While former Vice President Joe Biden’s campaign has been inundated with donations in recent months, reports indicate that President Donald Trump’s campaign is fearing a shortage of funds as November 3 draws closer. And these comparative fortunes are already having an effect, it seems — at least on the peace of mind of Trump supporters.
The Washington Post reported Friday Trump’s campaign has been pulling television advertising in recent weeks, and it’s making supporters nervous:
Post reporters Michael Scherer and Josh Dawsey explain:
Republican officials have been inundated with calls from worried activists and donors who complain about constant Biden ads in their local media markets, with very few paid Trump responses, according to people familiar with the conversations. Some Republicans close to Trump have been baffled at the decision to sharply curb advertising and have told the president he should change course.
By reducing its television advertising, Scherer and Dawsey note, Trump’s campaign is “ceding to Democratic nominee Joe Biden a huge advantage in key states and sparking disagreements over strategy within the president’s senior team.”
The Post journalists point out that Biden’s campaign has gone from being “lean” earlier this year to being “flush with cash” — and more cash means more to spend on ads. One of the Republicans who is worried about Biden’s cash advantage, according to Scherer and Dawsey, is Republican National Committee Chair Ronna Romney McDaniel — whose uncle is Sen. Mitt Romney of Utah. McDaniel, they report, “recently told the president she was concerned his ads were not on television in states such as Michigan and Florida, where Biden was blanketing the airwaves.”
The Trump campaign’s decision to buy less television advertising, the Post reporters note, was made by Bill Stepien — who replaced Brad Parscale as Trump’s campaign manager in July. Stepien, Scherer and Dawsey report, “has described facing difficult choices, as he tries to save considerable money for the final 30 days before the November 3 election. The moves have resulted in an enormous short-term advertising benefit for Biden, who maintains a polling lead in most of the battleground states. Between August 10 and September 7, Biden’s campaign spent about $90 million on television ads — more than four times the $18 million spent by the Trump campaign, according to tracking by a Democratic firm.”
A GOP strategist, interviewed on condition of anonymity, told the Post, “There is actually a lot of frustration out there with the Trump campaign being dark, especially in places like Arizona and North Carolina. Those two places have big Senate races.”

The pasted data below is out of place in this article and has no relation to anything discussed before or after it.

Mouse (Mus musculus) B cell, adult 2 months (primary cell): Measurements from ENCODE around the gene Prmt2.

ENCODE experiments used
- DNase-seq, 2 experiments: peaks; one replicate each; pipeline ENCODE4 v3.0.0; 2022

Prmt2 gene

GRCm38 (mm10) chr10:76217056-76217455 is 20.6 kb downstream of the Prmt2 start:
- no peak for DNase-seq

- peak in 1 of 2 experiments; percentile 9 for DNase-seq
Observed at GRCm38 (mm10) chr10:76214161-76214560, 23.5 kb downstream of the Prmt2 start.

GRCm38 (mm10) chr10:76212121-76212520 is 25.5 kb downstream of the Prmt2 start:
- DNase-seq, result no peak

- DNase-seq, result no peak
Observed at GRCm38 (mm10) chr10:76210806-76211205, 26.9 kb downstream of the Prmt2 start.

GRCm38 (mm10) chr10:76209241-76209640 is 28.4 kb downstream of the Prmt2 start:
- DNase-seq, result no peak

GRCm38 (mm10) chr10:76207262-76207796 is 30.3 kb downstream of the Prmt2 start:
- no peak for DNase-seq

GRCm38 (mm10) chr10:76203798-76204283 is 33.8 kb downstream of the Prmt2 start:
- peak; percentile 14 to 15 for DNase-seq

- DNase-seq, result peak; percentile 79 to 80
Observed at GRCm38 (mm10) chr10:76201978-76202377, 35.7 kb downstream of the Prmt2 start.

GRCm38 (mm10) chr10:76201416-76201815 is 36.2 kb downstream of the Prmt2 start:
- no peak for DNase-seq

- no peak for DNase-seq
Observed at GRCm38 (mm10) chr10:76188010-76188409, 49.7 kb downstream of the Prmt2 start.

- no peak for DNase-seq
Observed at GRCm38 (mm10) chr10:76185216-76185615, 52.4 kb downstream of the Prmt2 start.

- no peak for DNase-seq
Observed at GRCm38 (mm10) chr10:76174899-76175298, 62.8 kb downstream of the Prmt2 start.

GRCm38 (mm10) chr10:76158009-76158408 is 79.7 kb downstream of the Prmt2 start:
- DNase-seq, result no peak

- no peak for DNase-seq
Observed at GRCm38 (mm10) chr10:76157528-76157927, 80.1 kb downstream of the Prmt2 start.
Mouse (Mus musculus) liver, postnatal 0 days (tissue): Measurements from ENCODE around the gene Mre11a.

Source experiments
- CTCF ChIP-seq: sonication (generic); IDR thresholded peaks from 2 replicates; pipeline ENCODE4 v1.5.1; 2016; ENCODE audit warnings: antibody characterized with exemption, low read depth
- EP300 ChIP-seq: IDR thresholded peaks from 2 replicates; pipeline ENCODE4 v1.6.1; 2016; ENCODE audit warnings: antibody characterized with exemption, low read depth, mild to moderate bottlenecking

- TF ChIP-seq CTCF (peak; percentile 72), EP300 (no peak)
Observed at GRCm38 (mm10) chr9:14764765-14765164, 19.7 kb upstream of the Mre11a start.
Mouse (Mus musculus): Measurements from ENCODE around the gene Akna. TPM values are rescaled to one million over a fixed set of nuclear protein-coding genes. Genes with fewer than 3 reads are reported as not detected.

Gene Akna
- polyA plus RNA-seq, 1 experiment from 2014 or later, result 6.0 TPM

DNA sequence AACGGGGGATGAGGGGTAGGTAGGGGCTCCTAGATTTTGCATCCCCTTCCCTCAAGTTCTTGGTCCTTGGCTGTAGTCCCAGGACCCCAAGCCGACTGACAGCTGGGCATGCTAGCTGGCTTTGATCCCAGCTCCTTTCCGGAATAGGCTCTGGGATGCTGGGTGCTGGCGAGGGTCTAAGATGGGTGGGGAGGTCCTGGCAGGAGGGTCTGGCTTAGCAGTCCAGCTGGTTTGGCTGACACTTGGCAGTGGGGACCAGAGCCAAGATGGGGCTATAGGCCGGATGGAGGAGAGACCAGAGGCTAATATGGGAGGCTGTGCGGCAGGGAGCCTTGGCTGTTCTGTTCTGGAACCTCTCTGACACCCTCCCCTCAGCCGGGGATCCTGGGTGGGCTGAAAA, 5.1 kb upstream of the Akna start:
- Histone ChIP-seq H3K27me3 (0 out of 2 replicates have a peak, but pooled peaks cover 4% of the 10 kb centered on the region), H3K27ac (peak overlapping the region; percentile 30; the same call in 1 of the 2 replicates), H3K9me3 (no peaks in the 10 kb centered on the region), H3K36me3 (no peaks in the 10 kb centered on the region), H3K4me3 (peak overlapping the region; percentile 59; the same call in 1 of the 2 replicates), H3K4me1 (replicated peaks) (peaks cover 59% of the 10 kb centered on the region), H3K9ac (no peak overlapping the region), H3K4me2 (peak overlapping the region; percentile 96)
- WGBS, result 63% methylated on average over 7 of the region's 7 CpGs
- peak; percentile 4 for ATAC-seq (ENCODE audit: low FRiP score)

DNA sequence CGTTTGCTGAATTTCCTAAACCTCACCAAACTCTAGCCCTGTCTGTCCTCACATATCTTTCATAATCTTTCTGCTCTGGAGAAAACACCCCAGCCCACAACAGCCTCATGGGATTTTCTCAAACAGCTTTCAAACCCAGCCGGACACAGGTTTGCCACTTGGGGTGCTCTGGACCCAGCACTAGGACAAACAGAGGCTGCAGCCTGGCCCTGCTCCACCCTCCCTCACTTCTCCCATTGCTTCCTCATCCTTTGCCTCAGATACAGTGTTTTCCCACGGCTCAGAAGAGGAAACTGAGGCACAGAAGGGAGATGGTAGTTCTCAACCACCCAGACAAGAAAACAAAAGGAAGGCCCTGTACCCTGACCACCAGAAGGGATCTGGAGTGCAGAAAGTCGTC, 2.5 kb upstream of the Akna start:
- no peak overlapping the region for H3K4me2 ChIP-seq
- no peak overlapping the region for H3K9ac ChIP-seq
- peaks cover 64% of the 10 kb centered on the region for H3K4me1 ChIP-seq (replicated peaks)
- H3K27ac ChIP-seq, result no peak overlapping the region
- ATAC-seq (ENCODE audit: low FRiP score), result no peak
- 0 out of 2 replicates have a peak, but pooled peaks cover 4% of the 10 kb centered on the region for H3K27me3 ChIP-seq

Fox News host rebuts Trump aide after attack on Chris Wallace: ‘He is going to ask the smart questions’
Trump campaign spokesperson Hogan Gidley suggested on Thursday that moderator Chris Wallace, a Fox News host, will tilt the upcoming presidential debate in favor of Democratic nominee Joe Biden.
During an interview on Fox News, host Sandra Smith argued that President Donald Trump and his campaign have "set the bar pretty low as far as what we'll see from Joe Biden."
"We haven't set the bar low at all," Gidley insisted. "Joe Biden's own comments and rhetoric sets the bar pretty low."
"But let's be clear, the mainstream media is going to do its level best to cover for Joe Biden no matter what he says or what he does," he continued.
Trump has a serious problem with women voters — even in red states
In the past, Texas and Georgia were reliably Republican in presidential elections. But recent polls show that in the 2020 presidential election, Democratic nominee Joe Biden is surprisingly competitive in those light red states — and New York Times reporters Alexander Burns and Jonathan Martin, analyzing some recent polling in an article published on September 24, cite female voters as a key reason.
According to newly released New York Times/Siena polls, Trump is leading Biden by 3% in Texas — while Trump and Biden are in a dead heat in Georgia. In Iowa, the Times and Siena found that Biden is ahead by 3%. The last Democratic presidential nominee to win Texas was Jimmy Carter in 1976; the last Democratic presidential nominee to win Georgia was Bill Clinton in 1992.
CNN presents damning list of all the times Trump has refused to accept election results
President Donald Trump triggered outrage at his Wednesday press briefing for refusing to commit to a peaceful transition of power.
But his attitude is nothing new, wrote Kevin Liptak for CNN, who listed all the times in the last few months Trump has expressed similar sentiments.
On July 19, for instance, Trump told Fox News Sunday, "I'm not going to just say 'yes'" when asked if he'll accept the election results. On July 30, he tweeted that mail ballots are "INACCURATE & FRAUDULENT" and suggested "Delay the Election until people can properly, securely and safely vote." On August 17 at a rally, he suggested staying in office beyond two terms, saying "we'll go for another four years because they spied on my campaign. We should get a redo of four years." Three days later, at another rally, he said of Democrats, "they're trying to steal the election, and everybody knows that. Because the only way they're going to win is by a rigged election."